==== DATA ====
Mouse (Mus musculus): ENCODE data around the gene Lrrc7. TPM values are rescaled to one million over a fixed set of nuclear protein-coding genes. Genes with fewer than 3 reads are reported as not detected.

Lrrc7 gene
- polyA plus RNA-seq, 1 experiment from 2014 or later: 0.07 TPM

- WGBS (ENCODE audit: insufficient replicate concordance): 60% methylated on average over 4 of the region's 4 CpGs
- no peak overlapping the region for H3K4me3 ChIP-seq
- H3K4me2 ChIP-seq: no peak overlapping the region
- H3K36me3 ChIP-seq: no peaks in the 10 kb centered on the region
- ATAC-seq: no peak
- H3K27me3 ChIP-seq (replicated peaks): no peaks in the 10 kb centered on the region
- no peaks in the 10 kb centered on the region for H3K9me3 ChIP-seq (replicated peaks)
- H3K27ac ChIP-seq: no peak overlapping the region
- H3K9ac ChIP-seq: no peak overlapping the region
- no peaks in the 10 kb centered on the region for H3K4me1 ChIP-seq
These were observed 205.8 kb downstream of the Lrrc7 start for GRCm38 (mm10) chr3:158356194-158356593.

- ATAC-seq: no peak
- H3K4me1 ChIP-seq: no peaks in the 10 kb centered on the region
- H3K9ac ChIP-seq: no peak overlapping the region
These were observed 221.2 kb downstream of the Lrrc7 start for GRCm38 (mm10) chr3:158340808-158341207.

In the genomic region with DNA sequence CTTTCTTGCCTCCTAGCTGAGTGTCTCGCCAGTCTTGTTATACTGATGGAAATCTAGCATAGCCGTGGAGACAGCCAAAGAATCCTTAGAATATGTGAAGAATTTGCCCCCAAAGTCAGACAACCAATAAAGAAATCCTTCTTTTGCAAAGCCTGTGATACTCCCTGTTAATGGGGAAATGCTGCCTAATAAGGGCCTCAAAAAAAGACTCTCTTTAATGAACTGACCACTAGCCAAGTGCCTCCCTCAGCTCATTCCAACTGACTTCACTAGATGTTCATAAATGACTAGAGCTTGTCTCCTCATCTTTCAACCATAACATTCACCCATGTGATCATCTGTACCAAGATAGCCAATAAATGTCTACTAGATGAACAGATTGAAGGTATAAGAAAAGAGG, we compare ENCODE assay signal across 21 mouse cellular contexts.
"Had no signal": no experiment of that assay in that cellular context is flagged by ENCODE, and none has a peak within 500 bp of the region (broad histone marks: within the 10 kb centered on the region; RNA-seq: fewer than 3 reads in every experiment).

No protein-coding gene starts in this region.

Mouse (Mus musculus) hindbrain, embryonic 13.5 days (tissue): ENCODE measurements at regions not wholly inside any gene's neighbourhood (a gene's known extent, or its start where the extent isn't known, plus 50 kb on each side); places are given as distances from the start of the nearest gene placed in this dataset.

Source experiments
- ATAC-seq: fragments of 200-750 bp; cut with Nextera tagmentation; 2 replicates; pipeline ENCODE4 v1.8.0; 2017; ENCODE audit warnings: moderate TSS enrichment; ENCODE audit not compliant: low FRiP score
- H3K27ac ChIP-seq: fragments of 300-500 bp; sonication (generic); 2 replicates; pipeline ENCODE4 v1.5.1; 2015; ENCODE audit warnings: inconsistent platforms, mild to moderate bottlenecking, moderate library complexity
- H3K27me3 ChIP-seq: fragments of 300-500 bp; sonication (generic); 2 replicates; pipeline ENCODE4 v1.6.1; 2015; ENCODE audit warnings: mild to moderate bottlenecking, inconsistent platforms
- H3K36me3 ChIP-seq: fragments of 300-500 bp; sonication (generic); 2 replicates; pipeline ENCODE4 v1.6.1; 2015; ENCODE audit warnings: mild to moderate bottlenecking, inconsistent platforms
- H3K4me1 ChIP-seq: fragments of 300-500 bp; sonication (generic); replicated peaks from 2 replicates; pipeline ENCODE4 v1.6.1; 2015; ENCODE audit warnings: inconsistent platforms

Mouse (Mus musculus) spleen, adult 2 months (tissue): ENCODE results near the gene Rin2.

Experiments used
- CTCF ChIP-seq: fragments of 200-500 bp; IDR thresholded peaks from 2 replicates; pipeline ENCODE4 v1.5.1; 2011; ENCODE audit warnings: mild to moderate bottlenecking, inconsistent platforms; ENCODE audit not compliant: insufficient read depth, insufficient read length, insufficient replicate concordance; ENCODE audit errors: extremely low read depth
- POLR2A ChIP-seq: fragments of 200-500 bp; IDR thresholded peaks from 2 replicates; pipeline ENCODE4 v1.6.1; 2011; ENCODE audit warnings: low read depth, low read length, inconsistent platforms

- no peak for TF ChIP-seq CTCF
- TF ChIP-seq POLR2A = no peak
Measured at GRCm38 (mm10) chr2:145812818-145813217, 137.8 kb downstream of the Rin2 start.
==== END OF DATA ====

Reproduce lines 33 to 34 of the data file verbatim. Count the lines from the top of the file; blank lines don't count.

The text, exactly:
- no peak for TF ChIP-seq CTCF
- TF ChIP-seq POLR2A = no peak